Telemedicine is a real-time interactive communication method where patients are assessed and treated remotely. Epilepsy is one of the most frequent neurological disorders in childhood. However, specialists and subspecialists are scarce in rural settings. In neurology, telemedicine has been shown to be useful in the treatment of epilepsy and other neurodevelopmental disorders.
We gathered data from patients diagnosed with epilepsy and managed through telemedicine consultations from January 2011 to February 2020. We collected data on the number of consultations, town/city of origin, treatment, aetiology, seizure type, treatment adherence, loss to follow up, discharges, and comorbidities.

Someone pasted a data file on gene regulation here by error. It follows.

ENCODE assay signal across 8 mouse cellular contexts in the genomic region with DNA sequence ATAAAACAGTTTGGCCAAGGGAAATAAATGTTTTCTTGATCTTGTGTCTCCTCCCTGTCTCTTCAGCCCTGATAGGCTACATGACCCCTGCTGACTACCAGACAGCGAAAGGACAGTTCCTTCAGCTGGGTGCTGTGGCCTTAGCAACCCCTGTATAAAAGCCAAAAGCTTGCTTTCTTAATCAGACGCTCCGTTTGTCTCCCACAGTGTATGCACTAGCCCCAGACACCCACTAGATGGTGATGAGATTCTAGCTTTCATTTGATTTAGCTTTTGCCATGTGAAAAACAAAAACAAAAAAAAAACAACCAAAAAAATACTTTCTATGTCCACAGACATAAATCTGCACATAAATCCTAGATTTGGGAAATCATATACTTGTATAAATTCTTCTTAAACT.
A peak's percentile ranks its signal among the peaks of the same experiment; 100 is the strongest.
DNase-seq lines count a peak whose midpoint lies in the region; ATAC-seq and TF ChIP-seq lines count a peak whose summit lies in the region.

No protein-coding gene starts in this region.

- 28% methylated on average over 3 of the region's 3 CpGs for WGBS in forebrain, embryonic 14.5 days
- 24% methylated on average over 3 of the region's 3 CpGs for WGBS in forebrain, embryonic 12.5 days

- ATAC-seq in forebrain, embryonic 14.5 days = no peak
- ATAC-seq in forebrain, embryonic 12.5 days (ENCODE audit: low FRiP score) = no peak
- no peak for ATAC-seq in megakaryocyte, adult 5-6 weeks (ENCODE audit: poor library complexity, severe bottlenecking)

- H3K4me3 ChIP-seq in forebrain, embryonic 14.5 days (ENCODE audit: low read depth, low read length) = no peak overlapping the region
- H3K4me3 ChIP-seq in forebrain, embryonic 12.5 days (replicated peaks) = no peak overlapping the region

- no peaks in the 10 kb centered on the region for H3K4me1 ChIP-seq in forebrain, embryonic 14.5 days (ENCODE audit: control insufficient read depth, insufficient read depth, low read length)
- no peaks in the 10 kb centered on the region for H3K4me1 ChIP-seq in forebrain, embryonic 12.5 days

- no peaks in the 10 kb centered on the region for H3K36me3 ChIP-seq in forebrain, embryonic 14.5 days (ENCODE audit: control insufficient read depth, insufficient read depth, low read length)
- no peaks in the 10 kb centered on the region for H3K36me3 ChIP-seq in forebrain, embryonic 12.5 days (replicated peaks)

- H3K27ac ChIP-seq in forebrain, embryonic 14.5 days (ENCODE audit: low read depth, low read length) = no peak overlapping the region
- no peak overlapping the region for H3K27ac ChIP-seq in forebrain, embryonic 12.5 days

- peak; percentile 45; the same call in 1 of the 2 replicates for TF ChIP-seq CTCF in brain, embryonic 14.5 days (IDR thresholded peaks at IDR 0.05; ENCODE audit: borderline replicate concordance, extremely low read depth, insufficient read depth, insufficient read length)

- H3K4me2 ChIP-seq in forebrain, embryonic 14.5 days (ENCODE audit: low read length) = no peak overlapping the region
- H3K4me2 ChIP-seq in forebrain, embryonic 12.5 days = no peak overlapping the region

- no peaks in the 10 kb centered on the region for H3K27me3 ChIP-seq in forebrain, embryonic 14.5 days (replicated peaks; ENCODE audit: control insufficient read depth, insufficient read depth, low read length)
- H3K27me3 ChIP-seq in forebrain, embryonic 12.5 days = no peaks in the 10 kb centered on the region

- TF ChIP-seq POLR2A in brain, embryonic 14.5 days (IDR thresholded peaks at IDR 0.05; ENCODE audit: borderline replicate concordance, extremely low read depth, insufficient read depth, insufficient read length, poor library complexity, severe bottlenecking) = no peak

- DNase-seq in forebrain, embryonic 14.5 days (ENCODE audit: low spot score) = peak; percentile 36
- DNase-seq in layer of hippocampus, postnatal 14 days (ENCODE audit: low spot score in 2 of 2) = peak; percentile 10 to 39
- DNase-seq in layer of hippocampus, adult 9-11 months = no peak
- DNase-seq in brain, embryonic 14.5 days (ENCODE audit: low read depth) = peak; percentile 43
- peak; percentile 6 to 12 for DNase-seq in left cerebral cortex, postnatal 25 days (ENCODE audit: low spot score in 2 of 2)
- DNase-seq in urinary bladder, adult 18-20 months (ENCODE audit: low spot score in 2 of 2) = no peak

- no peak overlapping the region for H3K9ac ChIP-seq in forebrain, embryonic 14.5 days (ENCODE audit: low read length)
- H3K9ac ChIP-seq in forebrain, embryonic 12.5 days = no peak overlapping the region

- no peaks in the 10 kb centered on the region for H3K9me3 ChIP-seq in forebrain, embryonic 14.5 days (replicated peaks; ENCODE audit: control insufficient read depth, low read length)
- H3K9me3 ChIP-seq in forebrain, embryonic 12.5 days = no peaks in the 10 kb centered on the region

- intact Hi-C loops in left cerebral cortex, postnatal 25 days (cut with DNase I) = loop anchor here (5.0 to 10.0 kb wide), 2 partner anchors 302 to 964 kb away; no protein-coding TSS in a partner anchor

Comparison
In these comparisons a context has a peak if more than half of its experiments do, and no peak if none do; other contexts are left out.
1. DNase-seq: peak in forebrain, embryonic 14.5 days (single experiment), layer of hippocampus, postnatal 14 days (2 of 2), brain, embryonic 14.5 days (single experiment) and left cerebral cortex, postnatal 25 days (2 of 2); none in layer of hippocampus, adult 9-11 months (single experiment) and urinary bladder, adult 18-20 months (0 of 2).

We identified a total of 467 patients (180 girls and 287 boys). The largest age group was pre-school children, with 160 cases (34.2%). Seizures were focal in 253 cases (54.2%) and generalised in 214 (45.8%). Seizure aetiology was unknown in the majority of patients (69.3%). Ninety percent of patients presented good treatment adherence, and 76.8% were seizure-free. Regarding treatment, 351 patients (75%) were receiving monotherapy, and the most frequently prescribed drug was magnesium valproate, in 225 patients (64.2%). A total of 158 patients (33.8%) presented 1 comorbidity, and 19 (4%) presented 2 comorbidities.
In our study, telemedicine proved to be effective in the treatment and follow-up of paediatric patients with epilepsy living in rural settings. Its usefulness in other neuropaediatric disorders should also be evaluated.